When the National Rifle Association sent out its latest legislative questionnaire, Democratic Washington state Sen. Reuven Carlyle had some words ready.

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OLYMPIA — When the National Rifle Association (NRA) sent out its latest legislative questionnaire, Reuven Carlyle had a choice response ready.

Carlyle, a Democratic state senator from Seattle, received a list of questions Friday, used to determine how friendly lawmakers are to gun rights.

“If you choose not to return a questionnaire, you may be assigned a ‘?’ rating, which can be interpreted by our membership as indifference, if not outright hostility, toward Second Amendment-related issues,” the NRA’s email reads.

For Carlyle, it sparked the memory of 2014 remarks reportedly made by NRA lobbyist Brian Judy, comparing gun-purchase background checks to the beginning of Nazi measures against Jews before World War II.

That episode “was incredibly unsettling and offensive for the Jewish community and others,” Carlyle said Friday.

So Carlyle emailed the NRA questionnaire to Judy and some others, including the media. He wrote:

“As a 2016 candidate and incumbent Washington State Senator, I would be more than willing to respond to your official request by the NRA once your organization has the professional courtesy to respond to the inquiry made in 2014 by the Jewish Federation of Greater Seattle and me about your statements linking 21st Century U.S. gun safety procedures with 1930s Nazi policies.”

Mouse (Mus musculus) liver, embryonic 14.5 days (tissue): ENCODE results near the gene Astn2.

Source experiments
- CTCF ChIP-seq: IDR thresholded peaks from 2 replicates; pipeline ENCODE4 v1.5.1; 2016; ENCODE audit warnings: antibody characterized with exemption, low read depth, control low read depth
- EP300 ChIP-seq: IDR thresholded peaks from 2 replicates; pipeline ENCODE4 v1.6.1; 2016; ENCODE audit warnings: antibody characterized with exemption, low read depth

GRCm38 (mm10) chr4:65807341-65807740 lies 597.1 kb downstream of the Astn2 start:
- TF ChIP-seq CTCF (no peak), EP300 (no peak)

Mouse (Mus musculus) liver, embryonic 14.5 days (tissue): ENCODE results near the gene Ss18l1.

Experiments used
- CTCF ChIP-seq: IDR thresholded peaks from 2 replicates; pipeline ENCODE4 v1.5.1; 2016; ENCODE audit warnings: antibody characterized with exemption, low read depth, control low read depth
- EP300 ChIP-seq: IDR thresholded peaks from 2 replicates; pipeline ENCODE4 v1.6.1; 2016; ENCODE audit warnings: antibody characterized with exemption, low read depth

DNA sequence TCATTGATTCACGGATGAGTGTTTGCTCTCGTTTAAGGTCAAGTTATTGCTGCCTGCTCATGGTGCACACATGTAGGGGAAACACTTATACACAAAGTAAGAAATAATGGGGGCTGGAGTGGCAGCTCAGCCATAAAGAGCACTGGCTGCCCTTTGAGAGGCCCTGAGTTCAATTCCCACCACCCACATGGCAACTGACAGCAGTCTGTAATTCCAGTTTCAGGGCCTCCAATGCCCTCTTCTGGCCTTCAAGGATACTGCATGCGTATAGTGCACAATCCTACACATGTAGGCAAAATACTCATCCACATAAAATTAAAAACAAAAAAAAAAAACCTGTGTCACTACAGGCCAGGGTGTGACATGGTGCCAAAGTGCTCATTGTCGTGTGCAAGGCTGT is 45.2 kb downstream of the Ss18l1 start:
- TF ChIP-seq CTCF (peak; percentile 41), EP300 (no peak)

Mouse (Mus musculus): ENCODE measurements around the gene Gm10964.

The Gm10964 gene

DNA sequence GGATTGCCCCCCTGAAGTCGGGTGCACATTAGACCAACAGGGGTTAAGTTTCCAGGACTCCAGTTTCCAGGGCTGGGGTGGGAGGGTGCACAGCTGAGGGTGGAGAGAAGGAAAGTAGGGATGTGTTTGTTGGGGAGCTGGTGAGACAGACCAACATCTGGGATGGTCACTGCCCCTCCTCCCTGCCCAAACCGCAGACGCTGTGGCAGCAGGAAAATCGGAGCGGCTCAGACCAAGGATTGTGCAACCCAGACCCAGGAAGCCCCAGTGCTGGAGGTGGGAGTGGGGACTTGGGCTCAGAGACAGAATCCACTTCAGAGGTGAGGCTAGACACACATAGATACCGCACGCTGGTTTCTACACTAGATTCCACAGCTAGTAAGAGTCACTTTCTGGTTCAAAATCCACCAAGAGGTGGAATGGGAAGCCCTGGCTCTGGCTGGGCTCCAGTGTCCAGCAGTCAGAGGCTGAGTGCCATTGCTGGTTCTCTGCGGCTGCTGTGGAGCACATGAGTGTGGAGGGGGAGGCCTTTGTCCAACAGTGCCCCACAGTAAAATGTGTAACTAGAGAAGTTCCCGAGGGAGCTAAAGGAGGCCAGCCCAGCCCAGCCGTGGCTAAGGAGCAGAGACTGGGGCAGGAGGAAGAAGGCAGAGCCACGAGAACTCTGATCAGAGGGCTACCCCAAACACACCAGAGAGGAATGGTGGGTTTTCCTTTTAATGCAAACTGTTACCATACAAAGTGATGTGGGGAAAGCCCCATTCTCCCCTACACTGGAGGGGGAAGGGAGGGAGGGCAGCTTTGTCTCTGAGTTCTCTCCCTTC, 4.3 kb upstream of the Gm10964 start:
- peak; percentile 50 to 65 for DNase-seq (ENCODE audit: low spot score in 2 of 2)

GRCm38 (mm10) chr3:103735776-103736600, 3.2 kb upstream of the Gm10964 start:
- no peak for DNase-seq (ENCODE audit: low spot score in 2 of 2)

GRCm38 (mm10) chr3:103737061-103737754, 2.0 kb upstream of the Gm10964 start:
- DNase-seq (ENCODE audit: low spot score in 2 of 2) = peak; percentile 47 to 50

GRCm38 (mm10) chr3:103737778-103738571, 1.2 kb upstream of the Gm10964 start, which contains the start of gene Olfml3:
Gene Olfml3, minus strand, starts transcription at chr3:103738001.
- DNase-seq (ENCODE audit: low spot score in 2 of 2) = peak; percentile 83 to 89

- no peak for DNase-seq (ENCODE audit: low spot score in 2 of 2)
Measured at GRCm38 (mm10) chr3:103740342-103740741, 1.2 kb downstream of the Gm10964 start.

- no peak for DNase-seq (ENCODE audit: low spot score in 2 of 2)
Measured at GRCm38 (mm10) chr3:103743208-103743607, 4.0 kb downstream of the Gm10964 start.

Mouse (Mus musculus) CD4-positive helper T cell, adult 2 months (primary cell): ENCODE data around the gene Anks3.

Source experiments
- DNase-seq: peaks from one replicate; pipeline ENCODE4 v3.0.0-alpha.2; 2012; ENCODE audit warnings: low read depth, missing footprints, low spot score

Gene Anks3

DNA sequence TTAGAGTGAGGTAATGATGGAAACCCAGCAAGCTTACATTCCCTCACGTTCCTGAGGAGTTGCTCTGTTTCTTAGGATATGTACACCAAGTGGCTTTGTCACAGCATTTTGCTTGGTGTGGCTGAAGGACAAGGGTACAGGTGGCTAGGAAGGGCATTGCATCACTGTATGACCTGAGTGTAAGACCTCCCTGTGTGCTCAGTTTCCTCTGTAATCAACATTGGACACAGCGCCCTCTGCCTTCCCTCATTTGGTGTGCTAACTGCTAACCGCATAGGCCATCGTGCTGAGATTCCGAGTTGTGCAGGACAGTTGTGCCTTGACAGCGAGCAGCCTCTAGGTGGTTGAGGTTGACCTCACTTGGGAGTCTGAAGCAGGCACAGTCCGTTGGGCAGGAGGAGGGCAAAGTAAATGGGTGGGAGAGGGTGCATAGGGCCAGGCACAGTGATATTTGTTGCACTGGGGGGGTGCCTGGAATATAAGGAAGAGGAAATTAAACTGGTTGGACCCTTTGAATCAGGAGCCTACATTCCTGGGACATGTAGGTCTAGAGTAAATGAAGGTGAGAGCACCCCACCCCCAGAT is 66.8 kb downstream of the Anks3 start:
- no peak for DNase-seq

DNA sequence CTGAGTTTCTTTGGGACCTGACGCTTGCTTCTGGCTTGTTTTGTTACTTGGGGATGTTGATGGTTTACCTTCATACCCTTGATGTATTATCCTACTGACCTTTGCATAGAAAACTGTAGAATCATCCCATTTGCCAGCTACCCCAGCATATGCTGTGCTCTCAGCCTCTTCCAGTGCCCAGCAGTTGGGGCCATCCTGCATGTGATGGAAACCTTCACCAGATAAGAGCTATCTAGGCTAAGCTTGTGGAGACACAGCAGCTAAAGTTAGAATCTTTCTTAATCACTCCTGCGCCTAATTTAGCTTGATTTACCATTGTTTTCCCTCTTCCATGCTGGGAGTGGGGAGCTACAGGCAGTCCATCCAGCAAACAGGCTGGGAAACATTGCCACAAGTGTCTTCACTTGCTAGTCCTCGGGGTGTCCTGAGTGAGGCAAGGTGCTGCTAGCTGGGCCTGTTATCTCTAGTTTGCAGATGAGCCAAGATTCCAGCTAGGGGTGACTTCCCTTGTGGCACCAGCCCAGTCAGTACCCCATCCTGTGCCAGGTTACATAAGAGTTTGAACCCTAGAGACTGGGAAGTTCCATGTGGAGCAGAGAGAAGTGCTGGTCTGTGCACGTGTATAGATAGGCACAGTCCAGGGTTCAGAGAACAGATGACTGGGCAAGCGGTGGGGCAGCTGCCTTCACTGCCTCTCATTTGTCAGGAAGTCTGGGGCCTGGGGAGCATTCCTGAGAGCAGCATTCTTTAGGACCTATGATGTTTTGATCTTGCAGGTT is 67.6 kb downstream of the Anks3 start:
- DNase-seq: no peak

Carlyle continued:

“Since, as far as I am aware, no one received the personal or professional courtesy of a response about your statements, one may be led to assume ‘indifference, if not outright hostility, toward’ the sensibilities of the broader Jewish community as well as a belief and value system that vitriolic language is belittling to our nation’s civic dialogue.

“Thus, please consider this a formal request that you make an official notation in your campaign ratings and material to members that I directly responded to your request with a full and complete willingness to answer your policy questions once you and the NRA provide a response to previous inquires about statements that some may consider vicious and insensitive.”

And just for good measure, Carlyle gave Judy a link to donate to the Alliance for Gun Responsibility — a group backed by former New York City Mayor Michael Bloomberg’s gun-violence prevention effort — that in 2014 successfully pushed abackground-check expansionin Washington.

Judy didn’t respond to an email from The Seattle Times seeking comment.

Guns are an issue that hits close to home for the Jewish Federation of Greater Seattle. In 2006, a disturbed man with a handgun forced his way into the organization’s Seattle office and killed one employee and wounded five others.

Carlyle ended his note by inviting Judy to “a thoughtful, safe, healthy civic dialogue at any time you may wish to engage.”

Given the status of thedebateover guns, that isn’t likely to happen.